Searching for the Culprit

Introduction to "The Original Affluent Society"


Fifth Estate # 298, June 19, 1979

“Without government life is nasty, brutish and short.”
—Thomas Hobbes

Every person gazing even casually at the sordid history of government realizes that the Hobbesian dictum is nonsense and, in fact, just the opposite is true: with government, humanity has thusly had its life defined.

Viewing the organized political state as the culprit in human affairs for the presence of universal misery is standard fare for the anarchist and libertarian tradition and as a theory is not without merit as far as it goes. Certainly, other attempts historically to locate the culprit in evil spirits, the Devil, human nature or even capitalism, are much more shortsighted as they fail to deliver an explanation of the daily mechanism through which people have been subjugated during the epoch of Civilization.

The appearance on the planet of the political state as well as social classes, private property, the patriarchy and the like are the apparatuses of domination, but the larger framework in which they all appear, the reigning code, that of Civilization itself, is usually taken for granted and only recently has come under critical scrutiny.

The essay by Marshall Sahlins reprinted on the following page undertakes such an examination through the mirror of the societies which immediately preceded establishment of Civilization. The willingness to indict the entire edifice of Civilization as being responsible for the long history of human misery is one that parts company with all existing social theory and opens the way for a larger examination of the entire human experience on the planet, not just that of the last ten thousand years. Although Sahlins’ subject matter is limited by design, it immediately suggests many other questions.

For instance, what brought about in such a relatively short period of time the epochal changes that discarded 50 millennia of small-band living marked by extremely low levels of technology, stable populations, and group members highly integrated into the most intimate details of the ecosphere which they inhabited? What features caused these nomadic bands of gatherers and hunters to become the domesticated “citizens” of emerging nation states, their life’s purpose altered dramatically to the filling of state coffers, becoming cannon fodder for a suddenly universal state of warfare and consumers of ideology which made them less, rather than more, able to understand their lives and the social relationships around them.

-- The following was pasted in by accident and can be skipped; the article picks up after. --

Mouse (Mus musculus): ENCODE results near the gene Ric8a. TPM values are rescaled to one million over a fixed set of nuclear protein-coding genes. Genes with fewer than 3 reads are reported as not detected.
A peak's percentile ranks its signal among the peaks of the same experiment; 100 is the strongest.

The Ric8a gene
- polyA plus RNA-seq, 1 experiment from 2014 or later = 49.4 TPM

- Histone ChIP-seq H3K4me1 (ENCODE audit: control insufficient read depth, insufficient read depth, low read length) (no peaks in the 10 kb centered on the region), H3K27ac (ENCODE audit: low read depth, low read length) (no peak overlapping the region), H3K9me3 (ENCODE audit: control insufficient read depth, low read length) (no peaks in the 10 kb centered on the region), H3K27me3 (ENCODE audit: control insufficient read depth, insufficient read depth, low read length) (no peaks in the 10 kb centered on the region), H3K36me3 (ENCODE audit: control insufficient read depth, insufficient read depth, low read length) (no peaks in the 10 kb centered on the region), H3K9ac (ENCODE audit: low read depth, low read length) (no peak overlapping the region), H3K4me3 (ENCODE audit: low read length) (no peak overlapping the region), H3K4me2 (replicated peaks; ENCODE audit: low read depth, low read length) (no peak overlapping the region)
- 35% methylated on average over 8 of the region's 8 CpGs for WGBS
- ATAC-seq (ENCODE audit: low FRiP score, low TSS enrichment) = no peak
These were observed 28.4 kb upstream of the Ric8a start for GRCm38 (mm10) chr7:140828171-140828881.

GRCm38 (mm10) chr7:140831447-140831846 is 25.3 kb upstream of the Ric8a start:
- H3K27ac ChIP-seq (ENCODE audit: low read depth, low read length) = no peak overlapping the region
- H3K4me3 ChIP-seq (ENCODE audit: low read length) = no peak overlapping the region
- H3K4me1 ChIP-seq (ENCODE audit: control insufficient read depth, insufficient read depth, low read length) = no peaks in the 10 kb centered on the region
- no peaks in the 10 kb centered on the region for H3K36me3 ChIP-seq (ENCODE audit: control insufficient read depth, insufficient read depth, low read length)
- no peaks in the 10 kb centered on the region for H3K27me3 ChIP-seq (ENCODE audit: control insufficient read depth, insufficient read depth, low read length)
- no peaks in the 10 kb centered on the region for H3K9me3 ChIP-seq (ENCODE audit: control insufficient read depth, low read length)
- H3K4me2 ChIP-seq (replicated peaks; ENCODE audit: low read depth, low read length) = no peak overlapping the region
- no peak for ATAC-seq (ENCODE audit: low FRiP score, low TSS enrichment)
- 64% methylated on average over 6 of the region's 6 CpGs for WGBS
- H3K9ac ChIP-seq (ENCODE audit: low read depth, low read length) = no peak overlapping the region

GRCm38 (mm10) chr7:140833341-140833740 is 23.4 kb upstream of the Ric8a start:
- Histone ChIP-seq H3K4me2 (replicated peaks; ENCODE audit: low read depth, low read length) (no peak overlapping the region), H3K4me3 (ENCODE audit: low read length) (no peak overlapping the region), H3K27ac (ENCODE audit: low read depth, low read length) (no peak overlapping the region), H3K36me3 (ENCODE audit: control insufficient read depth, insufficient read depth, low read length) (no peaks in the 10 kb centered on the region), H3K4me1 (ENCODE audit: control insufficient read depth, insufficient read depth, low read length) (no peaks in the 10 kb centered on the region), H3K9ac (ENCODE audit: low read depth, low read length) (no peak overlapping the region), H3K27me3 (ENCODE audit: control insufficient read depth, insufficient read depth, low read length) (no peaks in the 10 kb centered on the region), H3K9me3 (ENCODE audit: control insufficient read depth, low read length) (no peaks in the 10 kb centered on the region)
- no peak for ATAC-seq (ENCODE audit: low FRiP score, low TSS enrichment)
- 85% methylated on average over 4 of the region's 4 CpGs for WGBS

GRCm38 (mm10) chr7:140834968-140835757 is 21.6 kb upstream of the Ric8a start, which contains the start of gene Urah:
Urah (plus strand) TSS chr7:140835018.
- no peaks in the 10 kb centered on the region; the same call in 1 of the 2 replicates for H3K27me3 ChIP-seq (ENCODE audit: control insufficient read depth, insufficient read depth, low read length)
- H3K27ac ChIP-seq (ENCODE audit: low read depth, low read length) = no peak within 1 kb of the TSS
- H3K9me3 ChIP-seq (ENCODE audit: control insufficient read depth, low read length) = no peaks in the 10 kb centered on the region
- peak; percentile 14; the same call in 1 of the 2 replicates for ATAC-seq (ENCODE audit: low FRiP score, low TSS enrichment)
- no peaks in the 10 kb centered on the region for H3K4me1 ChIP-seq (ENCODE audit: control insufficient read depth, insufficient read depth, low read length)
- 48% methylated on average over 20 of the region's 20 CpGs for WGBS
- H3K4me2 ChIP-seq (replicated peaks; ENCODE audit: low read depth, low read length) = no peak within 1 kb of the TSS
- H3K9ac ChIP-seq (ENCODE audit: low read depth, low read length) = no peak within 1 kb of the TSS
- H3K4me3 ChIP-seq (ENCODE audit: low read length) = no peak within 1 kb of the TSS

To move technology to the centerpiece of this equation, as we do, meets with resistance from almost every quarter. Yet even the simplest technological development has been part of a continuing process of separation from the world which first bore and succored our emerging species to a situation where now we stand at the apex of that separation as strangers on our own planet, divorced completely from the world about us. Rather than possessing the skills, knowledge and craft which allowed for 5,000,000 years of human evolution, today, we depend almost exclusively upon experts and officials to feed, clothe, govern and perform every function once carried out by individuals themselves.

The links between technology, Civilization and domination appear almost immediately upon examination. The most dramatic technological development in human history was the Neolithic Revolution, the shift from Stone Age gathering and hunting economies (the Paleolith), to a mode of production based upon fixed populations involved in agriculture and capable of producing an expropriable surplus. This innovation of farming as a means of subsistence guaranteed a population that could not run off in times of adversity and which was easily subjected to an ideology of domination containing the mass social and psychological drive needed to obliterate all of the past desire to be wild and free, replacing it with the desire for subservience.